no more than this

161120121610Chiang Mai/Bangkok flight: Sitting on the plane with M beside me, my Thai niece, and her coloured Tshirt, funny hat; her iPad mini and her 9 year old vision of the world. I’ve been watching her use these kiddy’s applications; cute kittens with large eyes and she shows me how they respond to your voice; all kinds of stuff. We can make fruity ice-cream drinks, waffles and cup cakes with different kinds of toppings and M insists I have an opinion about what kind of toppings to have – lemon or strawberry? It’s important! M asks me in basic English; only the key words: What you like, Toong-Ting? So I choose a lemon topping. When it’s finished we eat the cup cake by tapping a finger on the screen. The name Toong-Ting is part of her former baby language she doesn’t use any more but, somehow, M decided to keep it as my name. She selects things in this unique way because English is a second language. Maybe it’s easier to say Toong-Ting than my actual name, or she likes the idea of being cute (I think it’s this).

And so the time is taken up with M asking me about various things like this. I engage with her on these points and in the intervals, when she’s busy with the iPad, I’m simply aware of our physical presence. There’s really not anything left to think about… mindfulness, waiting for the next question. In the silence there’s a curious emptiness, just a quiet awareness, bhavanga, the space in-between; not reacting to stimuli, there’s nothing happening. Just being here; the knowingness of it. My responsibility is to take care of M; to respond to her small requests in a way that’s in tune with her way of thinking and her use of English. That’s all. We are linked in our present-time mutuality and there’s nothing else coming into consciousness from the outside world unless it’s something very interesting or something we need to be careful about. Right now, here in the aircraft seats, it’s all very bland and neutral. Somehow I seem to have sidestepped my own mental activity; the usual state of affairs of the mind, the way the ‘self’ attempts to perpetuate itself is seen; there’s only this, being here…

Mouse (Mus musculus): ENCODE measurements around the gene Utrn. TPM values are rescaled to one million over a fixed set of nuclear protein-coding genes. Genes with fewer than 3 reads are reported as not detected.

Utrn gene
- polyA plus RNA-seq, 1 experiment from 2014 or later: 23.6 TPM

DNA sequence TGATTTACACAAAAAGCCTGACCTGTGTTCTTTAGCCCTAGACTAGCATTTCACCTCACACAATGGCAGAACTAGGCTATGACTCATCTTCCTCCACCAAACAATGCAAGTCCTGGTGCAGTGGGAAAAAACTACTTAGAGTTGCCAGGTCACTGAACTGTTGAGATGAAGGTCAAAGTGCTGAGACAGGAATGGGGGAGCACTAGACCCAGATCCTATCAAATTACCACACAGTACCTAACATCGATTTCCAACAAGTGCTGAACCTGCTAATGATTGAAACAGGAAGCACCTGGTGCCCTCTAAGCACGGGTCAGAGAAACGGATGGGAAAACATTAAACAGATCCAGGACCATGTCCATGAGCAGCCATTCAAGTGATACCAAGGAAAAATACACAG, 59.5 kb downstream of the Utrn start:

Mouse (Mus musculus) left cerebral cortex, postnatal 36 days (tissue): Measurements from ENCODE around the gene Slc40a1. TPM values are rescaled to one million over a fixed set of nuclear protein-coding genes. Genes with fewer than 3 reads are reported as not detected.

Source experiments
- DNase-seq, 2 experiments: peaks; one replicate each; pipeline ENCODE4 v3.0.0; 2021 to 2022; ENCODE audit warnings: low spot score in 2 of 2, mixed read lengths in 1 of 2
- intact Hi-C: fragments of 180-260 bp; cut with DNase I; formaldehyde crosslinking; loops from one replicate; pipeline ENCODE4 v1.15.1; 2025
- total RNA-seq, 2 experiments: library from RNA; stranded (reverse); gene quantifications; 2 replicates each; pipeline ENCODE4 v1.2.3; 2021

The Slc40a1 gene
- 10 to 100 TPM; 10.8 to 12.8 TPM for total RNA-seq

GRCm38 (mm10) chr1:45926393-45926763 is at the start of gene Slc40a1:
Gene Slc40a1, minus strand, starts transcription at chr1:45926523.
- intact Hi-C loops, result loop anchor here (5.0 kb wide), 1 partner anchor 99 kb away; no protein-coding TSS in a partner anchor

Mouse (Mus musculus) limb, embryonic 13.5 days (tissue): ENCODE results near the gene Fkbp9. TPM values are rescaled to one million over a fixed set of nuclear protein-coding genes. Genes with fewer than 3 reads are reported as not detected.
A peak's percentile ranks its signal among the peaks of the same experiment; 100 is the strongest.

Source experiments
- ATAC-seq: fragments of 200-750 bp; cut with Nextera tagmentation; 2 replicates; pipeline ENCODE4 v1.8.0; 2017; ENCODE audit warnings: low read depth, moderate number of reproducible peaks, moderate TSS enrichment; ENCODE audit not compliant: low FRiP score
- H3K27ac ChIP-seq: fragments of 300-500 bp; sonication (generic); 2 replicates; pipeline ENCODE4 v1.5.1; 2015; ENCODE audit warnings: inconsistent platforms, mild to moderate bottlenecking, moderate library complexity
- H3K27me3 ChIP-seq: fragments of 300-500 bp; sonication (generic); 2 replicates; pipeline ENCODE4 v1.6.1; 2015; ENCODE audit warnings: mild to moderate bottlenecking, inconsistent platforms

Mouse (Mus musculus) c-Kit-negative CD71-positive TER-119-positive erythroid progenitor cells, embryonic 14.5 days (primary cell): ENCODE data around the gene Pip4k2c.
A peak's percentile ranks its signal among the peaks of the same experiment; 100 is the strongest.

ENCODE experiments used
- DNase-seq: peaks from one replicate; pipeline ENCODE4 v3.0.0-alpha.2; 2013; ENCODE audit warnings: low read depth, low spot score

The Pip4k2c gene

Then the cup of coffee is served and M says I should have the powdered creamer in the packet that comes with it: ‘Why you not put that in your coffee, Toong-Ting?’ and she looks at me with these almond shaped eyes and little face… so I put the powdered milk in, even though I normally take black coffee. She watches me open the paper packet and pour it in, her eye level is much nearer to the brim of the cup than from where I’m seeing it. I lean over, we watch this together, powder dissolving in the cup in small clouds and imploding movements. I never really noticed it before… children are here to teach adults (I read in a blog recently?). M tells me to try it and see if it tastes nice. I try it and say yes.

Looking out the window, down on the land below, there’s the surface of the planet; swirling movements of rivers and patterns of vegetation, land shaped by many hundreds of years of the wind and climate, and it looks like the powdered milk dissolving in the coffee. Liquid in a small plastic cup 38,000 feet above what’s seen on the surface of planet below; macro/micro, the oneness, all things have the same characteristics. ‘Look, look at this, Toong-Ting!’ and I have to look again at something else M is doing and make a comment about that. We discuss it for a while, then back to considering the powdered milk in the coffee and I’m feeling this same continuing state that’s empty of thought. I know that M is going to ask another question soon so part of my attention is occupied with being ready for that with a clear mind; metta, loving kindness. I’m a passive passenger transported on an aircraft, aware of the immediate surroundings; a gentle bumping of the plane, the hiss and hum of the engines. Just a sort of space I am occupying right now, no more than this…


‘Bhavanga literally means “factor of life”; bhavanga is usually translated into English as “life-continuum”. The bhavanga-citta keeps the continuity in a lifespan, so that what we call a “being” goes on to live from moment to moment. That is the function of the bhavanga-citta.’ [Introduction to the Abhidhamma]

Photo Image: Flowers growing in a Thai temple in Buddhist India

3 thoughts on “no more than this

    • Thanks for this. Isn’t it amazing how kids sometimes lead you to noticing things you weren’t aware of before? It’s all a new experience for me…

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